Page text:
*Amina's name has been changed
Where is Afghanistan?
Afghanistan is a land-locked country in Central Asia, bordered by Iran, Pakistan, Tajikistan, Uzbekistan and Turkmenistan. Its capital is Kabul.
Why support the Red Cross and Red Crescent Movement in Afghanistan?
The Red Cross and Red Crescent Movement has been providing humanitarian assistance in Afghanistan for decades, as well as in the UK through support to refugee programmes.
As a local agency, Afghan Red Crescent staff and volunteers are working in every province across the country, with direct access to support communities with ongoing relief operations and health services.
Recognised for its neutrality, impartiality and independence, the Red Crescent has been able to help people living in isolated areas.
"The Red Cross and Red Crescent’s strength is really being there for people in times of crisis, may it be with medical clinics, may it be with displacement, shelter, provision of sanitation and clean water, really to help those most vulnerable at a time of need," said Maryann Horne, the British Red Cross's head of humanitarian policy.
"So please, I would urge you to donate and donate generously to make sure that these funds are able to be channelled not just to the existing needs but also the future needs."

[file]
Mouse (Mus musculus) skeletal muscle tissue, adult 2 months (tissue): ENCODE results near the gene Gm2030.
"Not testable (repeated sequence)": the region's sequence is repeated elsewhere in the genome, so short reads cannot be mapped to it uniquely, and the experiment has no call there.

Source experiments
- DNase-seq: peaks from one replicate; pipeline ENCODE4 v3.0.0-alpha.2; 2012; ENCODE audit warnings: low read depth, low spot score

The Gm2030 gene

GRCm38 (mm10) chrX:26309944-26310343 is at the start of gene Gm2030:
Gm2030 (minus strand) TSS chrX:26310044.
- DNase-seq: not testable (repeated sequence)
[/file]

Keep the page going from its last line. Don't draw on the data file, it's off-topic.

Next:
What is the UK government doing to help?
The British Red Cross is ready to work with the UK Government and other partners to welcome Afghan people affected by the crisis and look forward to more details on the plans and timing. Read more here.
“We welcome the UK Government’s significant efforts to provide safety for people from Afghanistan in need of protection,” says Alex Fraser, the British Red Cross’s director of refugee support. “Now we have to make sure the right support is in place for people who have already arrived in the UK and those who will arrive through the resettlement scheme.
“Over 300 Local Authorities have generously committed to housing and supporting Afghans who are already here, and many are proactively finding suitable accommodation. Approximately 12,000 individuals remain in hotels waiting to be moved into permanent accommodation. We are aware how damaging staying in hotel accommodation for months on end can be for the mental and physical health of those seeking safety and stability. Every individual seeking protection, including those from Afghanistan, need a proper home, access to healthcare and education, communities to settle in, where they can go to school and find a job.”